Enforcement of HIV Criminalization in Arkansas

September 2023

Using data obtained from the Arkansas Crime Information Center and the Information Network of Arkansas, this study examines the enforcement of HIV criminalization laws in Arkansas since 1989.

HIV-related crimes in Arkansas are disproportionately enforced based on race and sex and impact Black men the most.
HIV criminal arrests continue to the present day, with the latest arrest in 2022.
Arkansas’ HIV criminal laws do not require transmission of HIV or the intent to transmit.
Data Points
of people arrested for HIV crimes in Arkansas were men
of people convicted for HIV crimes in Arkansas were men


The Williams Institute analyzed data from the state of Arkansas about individuals who came into contact with the state’s criminal system through allegations of HIV-related crimes. We analyzed both law enforcement arrest data and data from the state’s Department of Corrections and sex offender registries to understand the beginning and end stages of the criminalization cycle. In total, we estimate that at least 108 people have had contact with Arkansas’ criminal system because of allegations of HIV crimes.


  • There have been at least 119 charges at arrest for allegations of HIV-related crimes since 1990, including four charges for failure to disclose one’s HIV status to a medical professional.
  • Arrests continue to the present day, with the latest arrest in 2022—the latest year for which data were available.
  • Enforcement is highly concentrated by geography:
    • 18% of all arrests originated with Little Rock Police Department, followed by Fort Collins Police Department (10%).
    • Likewise, Pulaski County originated one-third of all HIV-related arrests, followed by Sebastian County with 12% of arrests, and Miller County with 5% of arrests. In contrast, most counties had one or no arrests.
  • The racial composition of people arrested for allegations of HIV-related crimes skews Black: Black people were 48% of all HIV-related arrests, but only 15% of the state’s population, and 43% of people living with HIV in the state:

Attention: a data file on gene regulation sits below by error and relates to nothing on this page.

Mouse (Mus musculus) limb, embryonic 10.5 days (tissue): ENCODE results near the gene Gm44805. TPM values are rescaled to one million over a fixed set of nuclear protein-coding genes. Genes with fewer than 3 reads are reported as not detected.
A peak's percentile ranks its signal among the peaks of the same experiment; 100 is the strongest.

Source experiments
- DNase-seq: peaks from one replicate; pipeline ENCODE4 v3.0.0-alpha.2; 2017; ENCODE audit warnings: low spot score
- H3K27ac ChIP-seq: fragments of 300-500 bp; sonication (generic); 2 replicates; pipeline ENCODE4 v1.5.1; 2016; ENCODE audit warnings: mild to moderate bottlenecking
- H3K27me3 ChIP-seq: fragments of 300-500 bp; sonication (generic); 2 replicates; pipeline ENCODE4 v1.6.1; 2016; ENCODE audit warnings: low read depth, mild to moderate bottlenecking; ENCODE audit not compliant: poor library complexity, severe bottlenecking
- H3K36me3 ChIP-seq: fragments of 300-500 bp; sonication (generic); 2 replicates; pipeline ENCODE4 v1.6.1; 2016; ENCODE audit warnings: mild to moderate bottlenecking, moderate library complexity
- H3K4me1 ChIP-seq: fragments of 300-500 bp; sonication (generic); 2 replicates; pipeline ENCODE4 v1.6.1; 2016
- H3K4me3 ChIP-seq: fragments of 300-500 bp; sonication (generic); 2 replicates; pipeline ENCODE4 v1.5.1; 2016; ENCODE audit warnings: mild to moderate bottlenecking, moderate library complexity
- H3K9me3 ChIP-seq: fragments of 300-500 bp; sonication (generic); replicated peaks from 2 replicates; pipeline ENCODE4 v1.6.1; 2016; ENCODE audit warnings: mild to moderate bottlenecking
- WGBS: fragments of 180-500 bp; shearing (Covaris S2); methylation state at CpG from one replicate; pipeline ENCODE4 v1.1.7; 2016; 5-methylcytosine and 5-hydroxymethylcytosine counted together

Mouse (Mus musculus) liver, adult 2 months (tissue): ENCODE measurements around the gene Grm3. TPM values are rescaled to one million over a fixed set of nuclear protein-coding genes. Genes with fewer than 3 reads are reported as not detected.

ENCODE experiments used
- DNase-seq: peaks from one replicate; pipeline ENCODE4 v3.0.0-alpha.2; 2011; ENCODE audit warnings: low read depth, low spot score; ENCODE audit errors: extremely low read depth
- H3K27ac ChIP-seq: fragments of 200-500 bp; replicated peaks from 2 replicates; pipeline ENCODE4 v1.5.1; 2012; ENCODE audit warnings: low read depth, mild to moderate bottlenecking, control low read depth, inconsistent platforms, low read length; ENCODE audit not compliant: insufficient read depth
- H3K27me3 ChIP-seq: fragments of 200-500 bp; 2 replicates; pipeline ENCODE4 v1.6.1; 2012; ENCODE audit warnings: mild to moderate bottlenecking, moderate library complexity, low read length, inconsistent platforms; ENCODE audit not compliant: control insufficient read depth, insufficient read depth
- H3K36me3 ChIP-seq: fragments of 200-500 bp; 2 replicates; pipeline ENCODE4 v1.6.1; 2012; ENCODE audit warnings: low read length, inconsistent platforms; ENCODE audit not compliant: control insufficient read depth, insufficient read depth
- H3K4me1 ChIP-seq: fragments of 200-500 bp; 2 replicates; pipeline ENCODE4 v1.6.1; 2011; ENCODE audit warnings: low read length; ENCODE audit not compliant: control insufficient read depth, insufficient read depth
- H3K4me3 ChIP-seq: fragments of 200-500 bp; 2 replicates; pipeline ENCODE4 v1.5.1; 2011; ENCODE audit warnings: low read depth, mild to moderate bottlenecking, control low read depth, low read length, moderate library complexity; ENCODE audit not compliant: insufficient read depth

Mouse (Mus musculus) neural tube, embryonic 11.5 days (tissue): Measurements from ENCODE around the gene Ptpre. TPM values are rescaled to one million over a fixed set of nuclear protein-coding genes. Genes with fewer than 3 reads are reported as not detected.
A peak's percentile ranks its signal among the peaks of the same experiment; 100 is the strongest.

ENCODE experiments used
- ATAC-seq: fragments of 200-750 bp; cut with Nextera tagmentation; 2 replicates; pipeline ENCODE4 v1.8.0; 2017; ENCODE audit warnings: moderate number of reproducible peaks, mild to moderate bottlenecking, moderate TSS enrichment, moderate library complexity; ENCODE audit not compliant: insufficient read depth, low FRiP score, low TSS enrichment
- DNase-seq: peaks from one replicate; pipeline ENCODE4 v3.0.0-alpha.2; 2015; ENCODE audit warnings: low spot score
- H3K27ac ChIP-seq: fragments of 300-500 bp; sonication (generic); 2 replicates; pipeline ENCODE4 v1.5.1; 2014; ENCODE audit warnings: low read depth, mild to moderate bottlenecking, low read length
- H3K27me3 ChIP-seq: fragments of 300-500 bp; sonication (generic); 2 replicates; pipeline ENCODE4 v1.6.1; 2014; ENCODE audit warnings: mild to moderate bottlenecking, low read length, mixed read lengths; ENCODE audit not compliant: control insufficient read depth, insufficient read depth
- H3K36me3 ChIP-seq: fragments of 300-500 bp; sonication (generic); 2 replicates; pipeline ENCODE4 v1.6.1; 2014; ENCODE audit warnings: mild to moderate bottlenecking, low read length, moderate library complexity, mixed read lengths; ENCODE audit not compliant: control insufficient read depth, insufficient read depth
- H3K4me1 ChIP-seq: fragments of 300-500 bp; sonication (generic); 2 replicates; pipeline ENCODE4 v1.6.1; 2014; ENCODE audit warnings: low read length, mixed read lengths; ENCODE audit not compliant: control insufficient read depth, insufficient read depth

• Black men in particular were overrepresented—7% of the state’s population, 31% of people living with HIV, and 44% of HIV-related arrests.
  • Four in five arrests (80%) that proceeded to the prosecution phase resulted in a guilty outcome. Only one case resulted in a not guilty outcome, and the remaining cases had charges dropped or prosecutors declined to pursue the case.
  • The youngest person with an HIV-related conviction was 18 years old.
  • Fourteen people were currently on the sex offender registry for an HIV-related conviction in 2023.
    • Half of these people were Black men, although Black men made up only 22% of the overall sex offender registry.
  • Twenty-one people across two snapshots of people in Arkansas Department of Corrections (DOC) custody (in 2007 and 2023) had HIV-related convictions mandating a sentence:
    • The average sentence per count for the HIV-related conviction was 24 years.
    • Four people only had HIV-related convictions; they had no other current or prior convictions.
    • Black men were 57% of all people with an HIV-related DOC sentence, compared to 38% of all people in DOC custody.

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Enforcement of HIV Criminalization in Arkansas